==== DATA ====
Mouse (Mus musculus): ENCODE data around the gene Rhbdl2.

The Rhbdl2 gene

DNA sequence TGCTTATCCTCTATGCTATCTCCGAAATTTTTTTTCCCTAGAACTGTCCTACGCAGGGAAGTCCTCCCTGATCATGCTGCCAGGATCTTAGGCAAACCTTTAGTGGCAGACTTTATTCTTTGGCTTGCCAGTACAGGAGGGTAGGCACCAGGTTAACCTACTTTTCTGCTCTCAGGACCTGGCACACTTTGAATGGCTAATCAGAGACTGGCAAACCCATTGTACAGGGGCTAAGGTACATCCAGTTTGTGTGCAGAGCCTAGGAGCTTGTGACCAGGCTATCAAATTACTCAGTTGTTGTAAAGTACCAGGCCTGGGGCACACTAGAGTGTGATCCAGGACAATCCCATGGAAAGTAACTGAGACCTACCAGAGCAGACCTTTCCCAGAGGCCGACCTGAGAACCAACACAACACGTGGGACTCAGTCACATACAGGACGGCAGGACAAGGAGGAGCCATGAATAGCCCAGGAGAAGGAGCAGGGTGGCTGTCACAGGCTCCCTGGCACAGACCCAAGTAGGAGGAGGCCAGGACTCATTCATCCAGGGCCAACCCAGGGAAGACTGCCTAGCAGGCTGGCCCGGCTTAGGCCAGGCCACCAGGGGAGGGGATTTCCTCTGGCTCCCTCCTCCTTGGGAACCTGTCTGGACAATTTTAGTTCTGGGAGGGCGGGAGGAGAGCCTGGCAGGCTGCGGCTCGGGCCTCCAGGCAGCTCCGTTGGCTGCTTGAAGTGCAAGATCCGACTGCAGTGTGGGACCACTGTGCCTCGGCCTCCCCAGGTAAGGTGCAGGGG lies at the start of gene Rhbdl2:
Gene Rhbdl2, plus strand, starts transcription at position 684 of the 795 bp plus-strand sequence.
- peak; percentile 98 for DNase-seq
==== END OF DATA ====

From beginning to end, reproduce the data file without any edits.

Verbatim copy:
Mouse (Mus musculus): ENCODE data around the gene Rhbdl2.

The Rhbdl2 gene

DNA sequence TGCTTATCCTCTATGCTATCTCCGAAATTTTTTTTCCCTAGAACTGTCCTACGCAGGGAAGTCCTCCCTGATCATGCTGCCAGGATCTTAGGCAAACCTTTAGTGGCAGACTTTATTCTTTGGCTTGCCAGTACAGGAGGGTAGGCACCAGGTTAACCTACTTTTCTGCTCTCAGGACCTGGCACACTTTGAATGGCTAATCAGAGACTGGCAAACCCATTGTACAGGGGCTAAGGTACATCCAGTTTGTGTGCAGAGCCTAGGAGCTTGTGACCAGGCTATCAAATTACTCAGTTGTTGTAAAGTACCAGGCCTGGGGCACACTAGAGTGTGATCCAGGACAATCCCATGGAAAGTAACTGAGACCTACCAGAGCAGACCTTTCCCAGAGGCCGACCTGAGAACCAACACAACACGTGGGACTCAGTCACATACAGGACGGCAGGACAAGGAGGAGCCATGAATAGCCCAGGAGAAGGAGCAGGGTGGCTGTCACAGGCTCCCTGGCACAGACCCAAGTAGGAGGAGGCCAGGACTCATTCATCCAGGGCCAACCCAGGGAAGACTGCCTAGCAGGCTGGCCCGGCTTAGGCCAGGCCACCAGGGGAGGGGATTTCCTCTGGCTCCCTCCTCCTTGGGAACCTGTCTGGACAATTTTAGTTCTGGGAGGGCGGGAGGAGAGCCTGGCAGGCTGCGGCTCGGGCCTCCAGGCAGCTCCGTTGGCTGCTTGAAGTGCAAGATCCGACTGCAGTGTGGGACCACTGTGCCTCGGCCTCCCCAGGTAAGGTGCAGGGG lies at the start of gene Rhbdl2:
Gene Rhbdl2, plus strand, starts transcription at position 684 of the 795 bp plus-strand sequence.
- peak; percentile 98 for DNase-seq